HONG KONG — After the protesters evacuated, the residents took their place.
In one Hong Kong neighborhood on Saturday, riot police fired multiple rounds of tear gas, prompting demonstrators to flee after they started a fire outside a police station and threw eggs at its exterior. But while the pro-democracy protesters left to occupy yet another district, the residents who were watching from the sidelines descended by the hundreds.
They watched as officers grabbed a woman who was wearing neither a black shirt nor a mask — the telltale attire of a protester. The crowd surrounded the police and yelled: “Let her go! Let her go!”
More than two months of mass demonstrations in Hong Kong have given way to routine clashes between protesters and police. As protesters lead police from neighborhood to neighborhood, leaving hastily constructed road blocks in their wake, residents across the districts have increasingly been caught in the fray.
Not all are supportive of the movement, which began in June against an extradition bill that would have allowed Hong Kong residents to be sent to the mainland to stand trial. It has since morphed into calls for broader democratic reforms and violent acts of defiance against the police, who in turn have been accused of excessive force and deliberate negligence.
“I support them, though I don’t agree with all their methods,” Annie Chan, a 51-year-old accountant, said at a shopping plaza that protesters briefly occupied. “Most of us middle-aged people understand that the younger generation feels helpless.”
Police said they used tear gas on Saturday to disperse protesters who blocked roads and one major cross-harbor tunnel. Following a pattern established in past weekends, the demonstrations continued into the night despite police refusal to grant permission for the public gatherings.
Tear gas was fired at a crowd of some 1,000 people in a brief evening standoff at a commuter rail station in Tai Wai in the northern region of New Territories. In a separate incident, tear gas was fired at protesters who surrounded a police station in the Tsim Sha Tsui district on the northern side of Hong Kong’s harbor, opposite Hong Kong Island.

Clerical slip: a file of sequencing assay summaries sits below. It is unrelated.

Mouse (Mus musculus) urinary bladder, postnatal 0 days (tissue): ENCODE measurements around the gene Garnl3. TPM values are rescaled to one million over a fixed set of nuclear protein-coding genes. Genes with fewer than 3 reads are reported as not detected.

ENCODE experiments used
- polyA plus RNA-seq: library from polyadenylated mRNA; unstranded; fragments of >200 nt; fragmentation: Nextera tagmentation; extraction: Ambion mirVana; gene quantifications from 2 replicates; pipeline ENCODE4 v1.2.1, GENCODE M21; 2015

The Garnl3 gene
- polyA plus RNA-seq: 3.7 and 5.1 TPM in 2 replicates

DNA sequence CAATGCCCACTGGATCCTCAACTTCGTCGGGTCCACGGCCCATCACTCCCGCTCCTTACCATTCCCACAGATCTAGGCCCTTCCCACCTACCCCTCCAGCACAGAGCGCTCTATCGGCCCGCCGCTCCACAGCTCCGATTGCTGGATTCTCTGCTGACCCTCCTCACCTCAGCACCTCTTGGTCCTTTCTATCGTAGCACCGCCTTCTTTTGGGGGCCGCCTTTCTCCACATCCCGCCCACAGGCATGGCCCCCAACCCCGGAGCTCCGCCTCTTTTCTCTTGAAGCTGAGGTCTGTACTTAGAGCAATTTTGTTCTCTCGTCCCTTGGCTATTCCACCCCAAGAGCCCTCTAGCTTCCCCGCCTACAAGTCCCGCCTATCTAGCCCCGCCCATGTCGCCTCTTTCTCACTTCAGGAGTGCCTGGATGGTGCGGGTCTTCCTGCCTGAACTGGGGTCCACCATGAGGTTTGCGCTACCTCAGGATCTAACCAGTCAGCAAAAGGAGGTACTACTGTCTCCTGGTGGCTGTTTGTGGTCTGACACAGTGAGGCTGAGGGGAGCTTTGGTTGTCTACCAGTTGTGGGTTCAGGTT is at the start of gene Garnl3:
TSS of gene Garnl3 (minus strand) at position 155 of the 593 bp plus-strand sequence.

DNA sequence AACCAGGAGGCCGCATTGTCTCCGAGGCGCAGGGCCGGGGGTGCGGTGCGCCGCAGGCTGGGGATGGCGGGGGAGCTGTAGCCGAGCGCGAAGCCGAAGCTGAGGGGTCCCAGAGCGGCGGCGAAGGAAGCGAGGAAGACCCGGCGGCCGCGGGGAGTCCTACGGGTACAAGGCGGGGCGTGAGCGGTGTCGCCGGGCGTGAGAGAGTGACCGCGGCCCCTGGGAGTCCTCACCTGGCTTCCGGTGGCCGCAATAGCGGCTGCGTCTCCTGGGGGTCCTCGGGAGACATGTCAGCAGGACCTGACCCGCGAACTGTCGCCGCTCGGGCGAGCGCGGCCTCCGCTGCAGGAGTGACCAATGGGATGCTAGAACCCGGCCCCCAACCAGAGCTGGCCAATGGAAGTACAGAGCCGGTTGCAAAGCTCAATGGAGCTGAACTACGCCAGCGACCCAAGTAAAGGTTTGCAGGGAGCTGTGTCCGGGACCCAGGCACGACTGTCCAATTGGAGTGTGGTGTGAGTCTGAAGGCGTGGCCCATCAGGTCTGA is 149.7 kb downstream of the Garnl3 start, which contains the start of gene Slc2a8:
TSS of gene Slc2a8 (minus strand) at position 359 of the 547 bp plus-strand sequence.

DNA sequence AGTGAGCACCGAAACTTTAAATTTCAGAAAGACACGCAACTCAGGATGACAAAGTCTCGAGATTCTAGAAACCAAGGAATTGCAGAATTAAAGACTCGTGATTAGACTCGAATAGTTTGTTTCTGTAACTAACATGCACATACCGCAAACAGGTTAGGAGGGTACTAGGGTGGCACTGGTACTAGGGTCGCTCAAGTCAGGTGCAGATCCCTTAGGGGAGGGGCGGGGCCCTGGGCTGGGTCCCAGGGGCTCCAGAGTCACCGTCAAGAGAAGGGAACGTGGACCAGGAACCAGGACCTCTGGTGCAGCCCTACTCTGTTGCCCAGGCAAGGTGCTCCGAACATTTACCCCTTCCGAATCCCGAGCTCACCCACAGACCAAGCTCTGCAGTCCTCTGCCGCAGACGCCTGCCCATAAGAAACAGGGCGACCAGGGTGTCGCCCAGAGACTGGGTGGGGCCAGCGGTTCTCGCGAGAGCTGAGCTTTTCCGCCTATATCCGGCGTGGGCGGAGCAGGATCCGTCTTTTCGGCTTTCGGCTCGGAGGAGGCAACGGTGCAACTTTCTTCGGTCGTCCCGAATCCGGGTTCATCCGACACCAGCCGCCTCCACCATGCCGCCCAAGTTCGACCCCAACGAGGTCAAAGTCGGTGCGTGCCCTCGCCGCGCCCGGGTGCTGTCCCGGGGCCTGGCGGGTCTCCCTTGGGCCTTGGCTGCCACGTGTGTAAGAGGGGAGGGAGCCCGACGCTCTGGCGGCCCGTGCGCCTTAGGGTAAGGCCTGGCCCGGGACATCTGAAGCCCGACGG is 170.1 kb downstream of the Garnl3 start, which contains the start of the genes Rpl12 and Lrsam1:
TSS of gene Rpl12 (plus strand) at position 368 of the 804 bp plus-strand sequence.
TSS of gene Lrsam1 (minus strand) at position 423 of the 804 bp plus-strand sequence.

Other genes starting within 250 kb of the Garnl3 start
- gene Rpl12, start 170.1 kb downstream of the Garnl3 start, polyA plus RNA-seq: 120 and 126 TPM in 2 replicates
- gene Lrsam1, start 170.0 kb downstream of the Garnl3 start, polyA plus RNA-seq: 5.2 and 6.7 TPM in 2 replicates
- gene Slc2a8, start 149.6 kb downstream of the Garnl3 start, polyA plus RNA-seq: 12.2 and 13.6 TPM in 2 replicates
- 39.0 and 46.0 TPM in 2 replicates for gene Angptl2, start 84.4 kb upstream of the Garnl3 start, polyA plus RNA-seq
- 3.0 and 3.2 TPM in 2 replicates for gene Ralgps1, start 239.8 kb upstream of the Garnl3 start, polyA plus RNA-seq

Earlier, afternoon protest marches went ahead in two areas, Wong Tai Sin and Tai Po, despite a police refusal of permission for the gatherings.
A former British colony, Hong Kong was returned to China in 1997 under the principle of “one country, two systems,” which promises the city’s residents certain democratic rights not afforded to people on the mainland. But in recent years, some in the territory have accused the Communist Party-ruled central government of steadily chipping away at their freedoms.
“I miss the British colony,” said a protester at Tai Po, Alexandra Wong, who carried two British flags and wore a T-shirt that said, “Establish a Democratic China.”
“After 1997, young people don’t see a future,” she said.
Wong, 73, was among protesters carrying British, Taiwanese or U.S. flags. Some chide them for playing into Beijing’s claim that hostile foreign forces are behind the demonstrations.
Of those accusations, Wong said: “I don’t care what the government says. They will say anything.”
Demonstrators say they no longer trust authorities after 44 civilians were injured in a mob attack at a commuter rail station last month.
The assailants were all dressed in white in an apparent rebuttal to the protesters’ trademark black. While the extradition bill has since been suspended, protesters say they won’t rest until it’s fully withdrawn.